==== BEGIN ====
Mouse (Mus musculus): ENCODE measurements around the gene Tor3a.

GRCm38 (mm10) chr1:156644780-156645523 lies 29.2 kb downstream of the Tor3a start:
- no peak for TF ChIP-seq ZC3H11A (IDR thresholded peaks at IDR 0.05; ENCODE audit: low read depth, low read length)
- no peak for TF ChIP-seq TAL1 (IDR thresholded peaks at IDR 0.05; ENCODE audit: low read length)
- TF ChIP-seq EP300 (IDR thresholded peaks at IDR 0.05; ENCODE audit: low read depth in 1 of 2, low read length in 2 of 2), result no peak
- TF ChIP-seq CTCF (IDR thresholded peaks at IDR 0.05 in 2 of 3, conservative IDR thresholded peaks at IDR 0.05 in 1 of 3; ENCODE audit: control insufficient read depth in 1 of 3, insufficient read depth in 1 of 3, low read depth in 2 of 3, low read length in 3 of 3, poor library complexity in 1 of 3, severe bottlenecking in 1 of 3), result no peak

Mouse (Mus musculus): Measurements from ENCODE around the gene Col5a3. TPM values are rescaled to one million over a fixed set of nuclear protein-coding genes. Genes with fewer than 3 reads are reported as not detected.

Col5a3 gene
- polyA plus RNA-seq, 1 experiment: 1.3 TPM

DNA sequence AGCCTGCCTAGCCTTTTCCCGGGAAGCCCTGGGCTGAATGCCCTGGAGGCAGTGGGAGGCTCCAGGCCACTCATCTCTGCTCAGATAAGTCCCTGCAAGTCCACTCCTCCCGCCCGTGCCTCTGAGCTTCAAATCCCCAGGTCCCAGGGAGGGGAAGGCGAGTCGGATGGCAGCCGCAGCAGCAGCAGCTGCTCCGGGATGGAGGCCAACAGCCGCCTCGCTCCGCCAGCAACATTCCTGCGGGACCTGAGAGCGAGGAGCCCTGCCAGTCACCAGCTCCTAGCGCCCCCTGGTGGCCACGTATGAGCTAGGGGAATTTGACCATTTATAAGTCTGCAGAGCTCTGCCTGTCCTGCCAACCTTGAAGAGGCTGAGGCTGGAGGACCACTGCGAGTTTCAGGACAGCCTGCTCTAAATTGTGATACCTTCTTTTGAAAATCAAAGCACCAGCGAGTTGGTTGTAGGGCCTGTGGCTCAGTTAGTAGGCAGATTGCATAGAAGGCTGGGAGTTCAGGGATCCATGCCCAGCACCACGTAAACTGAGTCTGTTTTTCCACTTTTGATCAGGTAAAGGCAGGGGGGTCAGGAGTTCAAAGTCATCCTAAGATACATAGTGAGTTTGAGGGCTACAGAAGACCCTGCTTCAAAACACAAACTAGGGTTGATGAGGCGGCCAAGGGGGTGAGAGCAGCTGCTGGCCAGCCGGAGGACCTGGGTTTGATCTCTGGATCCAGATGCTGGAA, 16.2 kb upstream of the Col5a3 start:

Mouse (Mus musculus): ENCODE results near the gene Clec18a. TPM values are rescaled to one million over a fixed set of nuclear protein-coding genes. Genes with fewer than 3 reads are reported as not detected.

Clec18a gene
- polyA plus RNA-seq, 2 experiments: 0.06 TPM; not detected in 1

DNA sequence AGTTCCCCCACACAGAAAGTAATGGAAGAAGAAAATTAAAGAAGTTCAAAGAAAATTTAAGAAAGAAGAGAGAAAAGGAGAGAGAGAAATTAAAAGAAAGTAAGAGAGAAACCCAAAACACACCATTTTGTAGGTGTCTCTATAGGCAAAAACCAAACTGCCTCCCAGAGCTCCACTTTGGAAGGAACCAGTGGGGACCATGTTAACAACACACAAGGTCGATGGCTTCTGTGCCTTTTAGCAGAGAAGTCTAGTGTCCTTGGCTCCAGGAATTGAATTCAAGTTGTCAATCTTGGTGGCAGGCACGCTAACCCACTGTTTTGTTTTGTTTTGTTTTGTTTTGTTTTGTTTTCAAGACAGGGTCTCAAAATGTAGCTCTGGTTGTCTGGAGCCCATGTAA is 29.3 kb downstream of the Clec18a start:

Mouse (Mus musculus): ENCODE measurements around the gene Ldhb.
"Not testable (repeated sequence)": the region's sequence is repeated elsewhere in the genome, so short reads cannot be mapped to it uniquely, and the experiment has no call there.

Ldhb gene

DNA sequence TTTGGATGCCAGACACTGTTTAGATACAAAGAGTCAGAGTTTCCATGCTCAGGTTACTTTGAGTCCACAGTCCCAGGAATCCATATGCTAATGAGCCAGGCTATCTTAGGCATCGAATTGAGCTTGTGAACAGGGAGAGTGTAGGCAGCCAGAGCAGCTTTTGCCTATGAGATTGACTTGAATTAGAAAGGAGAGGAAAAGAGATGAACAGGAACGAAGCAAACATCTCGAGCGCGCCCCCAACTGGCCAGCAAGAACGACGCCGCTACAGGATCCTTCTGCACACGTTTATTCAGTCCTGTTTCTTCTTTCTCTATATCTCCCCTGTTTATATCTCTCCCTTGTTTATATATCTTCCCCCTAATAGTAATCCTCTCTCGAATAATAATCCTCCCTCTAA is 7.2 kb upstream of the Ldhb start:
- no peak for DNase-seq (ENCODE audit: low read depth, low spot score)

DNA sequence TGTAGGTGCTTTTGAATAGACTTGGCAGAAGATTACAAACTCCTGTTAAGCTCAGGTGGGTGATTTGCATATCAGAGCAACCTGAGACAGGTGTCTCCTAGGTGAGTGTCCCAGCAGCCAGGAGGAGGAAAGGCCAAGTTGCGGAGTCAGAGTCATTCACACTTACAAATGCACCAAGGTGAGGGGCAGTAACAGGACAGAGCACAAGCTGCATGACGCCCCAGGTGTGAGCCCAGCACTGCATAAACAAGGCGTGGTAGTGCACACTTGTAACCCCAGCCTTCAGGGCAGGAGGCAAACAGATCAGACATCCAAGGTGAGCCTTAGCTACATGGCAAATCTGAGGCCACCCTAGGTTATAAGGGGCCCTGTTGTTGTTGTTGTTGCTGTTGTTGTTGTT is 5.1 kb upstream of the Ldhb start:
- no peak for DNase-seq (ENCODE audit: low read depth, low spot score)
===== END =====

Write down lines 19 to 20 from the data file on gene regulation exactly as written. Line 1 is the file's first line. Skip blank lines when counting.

- no peak for DNase-seq (ENCODE audit: low read depth, low spot score)

DNA sequence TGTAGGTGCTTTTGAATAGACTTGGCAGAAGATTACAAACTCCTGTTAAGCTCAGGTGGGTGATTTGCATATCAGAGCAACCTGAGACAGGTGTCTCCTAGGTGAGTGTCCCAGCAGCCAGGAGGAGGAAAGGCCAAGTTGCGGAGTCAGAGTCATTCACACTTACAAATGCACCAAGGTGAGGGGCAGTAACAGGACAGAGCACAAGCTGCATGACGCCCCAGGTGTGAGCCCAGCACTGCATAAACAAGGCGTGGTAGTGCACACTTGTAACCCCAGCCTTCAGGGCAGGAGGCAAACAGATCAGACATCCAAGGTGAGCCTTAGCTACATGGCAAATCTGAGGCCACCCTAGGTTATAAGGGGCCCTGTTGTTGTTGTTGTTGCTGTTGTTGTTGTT is 5.1 kb upstream of the Ldhb start: